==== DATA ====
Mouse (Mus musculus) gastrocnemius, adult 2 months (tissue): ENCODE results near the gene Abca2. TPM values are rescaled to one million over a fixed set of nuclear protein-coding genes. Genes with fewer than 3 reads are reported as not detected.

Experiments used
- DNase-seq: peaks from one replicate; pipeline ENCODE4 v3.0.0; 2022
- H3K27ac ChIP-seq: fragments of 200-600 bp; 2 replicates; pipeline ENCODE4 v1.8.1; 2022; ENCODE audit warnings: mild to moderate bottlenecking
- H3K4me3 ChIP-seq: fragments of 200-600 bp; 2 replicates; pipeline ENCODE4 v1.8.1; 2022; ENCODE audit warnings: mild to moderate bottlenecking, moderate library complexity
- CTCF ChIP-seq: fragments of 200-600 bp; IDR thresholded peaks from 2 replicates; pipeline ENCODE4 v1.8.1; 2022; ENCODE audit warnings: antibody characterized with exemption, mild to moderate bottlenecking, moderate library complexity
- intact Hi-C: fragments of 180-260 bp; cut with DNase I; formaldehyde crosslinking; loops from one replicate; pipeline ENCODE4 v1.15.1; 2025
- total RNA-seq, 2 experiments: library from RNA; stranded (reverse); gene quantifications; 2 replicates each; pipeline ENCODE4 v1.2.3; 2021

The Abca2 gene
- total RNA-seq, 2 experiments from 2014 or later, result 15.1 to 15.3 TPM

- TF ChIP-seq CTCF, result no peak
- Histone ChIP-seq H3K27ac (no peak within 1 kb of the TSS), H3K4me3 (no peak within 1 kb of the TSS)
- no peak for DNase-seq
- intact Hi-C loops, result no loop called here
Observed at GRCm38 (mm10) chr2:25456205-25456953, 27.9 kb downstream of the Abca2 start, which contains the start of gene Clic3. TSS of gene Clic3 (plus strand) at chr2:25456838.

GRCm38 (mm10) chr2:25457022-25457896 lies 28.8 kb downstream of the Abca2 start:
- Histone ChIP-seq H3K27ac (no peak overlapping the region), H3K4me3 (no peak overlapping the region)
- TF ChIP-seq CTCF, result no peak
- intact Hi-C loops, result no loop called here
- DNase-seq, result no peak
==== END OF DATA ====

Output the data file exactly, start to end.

Mouse (Mus musculus) gastrocnemius, adult 2 months (tissue): ENCODE results near the gene Abca2. TPM values are rescaled to one million over a fixed set of nuclear protein-coding genes. Genes with fewer than 3 reads are reported as not detected.

Experiments used
- DNase-seq: peaks from one replicate; pipeline ENCODE4 v3.0.0; 2022
- H3K27ac ChIP-seq: fragments of 200-600 bp; 2 replicates; pipeline ENCODE4 v1.8.1; 2022; ENCODE audit warnings: mild to moderate bottlenecking
- H3K4me3 ChIP-seq: fragments of 200-600 bp; 2 replicates; pipeline ENCODE4 v1.8.1; 2022; ENCODE audit warnings: mild to moderate bottlenecking, moderate library complexity
- CTCF ChIP-seq: fragments of 200-600 bp; IDR thresholded peaks from 2 replicates; pipeline ENCODE4 v1.8.1; 2022; ENCODE audit warnings: antibody characterized with exemption, mild to moderate bottlenecking, moderate library complexity
- intact Hi-C: fragments of 180-260 bp; cut with DNase I; formaldehyde crosslinking; loops from one replicate; pipeline ENCODE4 v1.15.1; 2025
- total RNA-seq, 2 experiments: library from RNA; stranded (reverse); gene quantifications; 2 replicates each; pipeline ENCODE4 v1.2.3; 2021

The Abca2 gene
- total RNA-seq, 2 experiments from 2014 or later, result 15.1 to 15.3 TPM

- TF ChIP-seq CTCF, result no peak
- Histone ChIP-seq H3K27ac (no peak within 1 kb of the TSS), H3K4me3 (no peak within 1 kb of the TSS)
- no peak for DNase-seq
- intact Hi-C loops, result no loop called here
Observed at GRCm38 (mm10) chr2:25456205-25456953, 27.9 kb downstream of the Abca2 start, which contains the start of gene Clic3. TSS of gene Clic3 (plus strand) at chr2:25456838.

GRCm38 (mm10) chr2:25457022-25457896 lies 28.8 kb downstream of the Abca2 start:
- Histone ChIP-seq H3K27ac (no peak overlapping the region), H3K4me3 (no peak overlapping the region)
- TF ChIP-seq CTCF, result no peak
- intact Hi-C loops, result no loop called here
- DNase-seq, result no peak